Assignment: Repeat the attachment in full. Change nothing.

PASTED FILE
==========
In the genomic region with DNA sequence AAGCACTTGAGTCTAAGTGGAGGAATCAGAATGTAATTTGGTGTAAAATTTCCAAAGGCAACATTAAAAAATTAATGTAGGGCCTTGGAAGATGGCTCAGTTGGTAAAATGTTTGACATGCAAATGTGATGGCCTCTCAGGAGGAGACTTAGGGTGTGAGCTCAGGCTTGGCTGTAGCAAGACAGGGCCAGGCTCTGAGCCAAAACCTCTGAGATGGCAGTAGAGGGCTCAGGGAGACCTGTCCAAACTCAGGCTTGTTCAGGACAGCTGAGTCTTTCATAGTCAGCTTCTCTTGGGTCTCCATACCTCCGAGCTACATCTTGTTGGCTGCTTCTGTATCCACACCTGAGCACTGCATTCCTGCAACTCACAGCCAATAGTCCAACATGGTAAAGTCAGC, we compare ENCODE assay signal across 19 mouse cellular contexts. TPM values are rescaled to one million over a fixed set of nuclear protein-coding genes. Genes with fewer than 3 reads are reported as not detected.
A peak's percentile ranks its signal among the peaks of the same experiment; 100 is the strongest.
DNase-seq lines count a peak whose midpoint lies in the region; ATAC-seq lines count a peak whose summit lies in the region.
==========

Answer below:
In the genomic region with DNA sequence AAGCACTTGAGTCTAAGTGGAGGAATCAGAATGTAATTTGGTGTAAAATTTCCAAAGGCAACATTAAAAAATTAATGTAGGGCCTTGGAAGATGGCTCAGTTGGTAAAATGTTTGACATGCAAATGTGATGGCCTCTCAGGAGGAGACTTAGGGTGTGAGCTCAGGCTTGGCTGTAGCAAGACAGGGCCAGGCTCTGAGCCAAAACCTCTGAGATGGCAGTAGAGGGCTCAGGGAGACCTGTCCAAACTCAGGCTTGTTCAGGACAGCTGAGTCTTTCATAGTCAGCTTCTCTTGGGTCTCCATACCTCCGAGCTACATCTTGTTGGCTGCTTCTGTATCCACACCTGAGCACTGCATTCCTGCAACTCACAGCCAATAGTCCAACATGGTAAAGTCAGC, we compare ENCODE assay signal across 19 mouse cellular contexts. TPM values are rescaled to one million over a fixed set of nuclear protein-coding genes. Genes with fewer than 3 reads are reported as not detected.
A peak's percentile ranks its signal among the peaks of the same experiment; 100 is the strongest.
DNase-seq lines count a peak whose midpoint lies in the region; ATAC-seq lines count a peak whose summit lies in the region.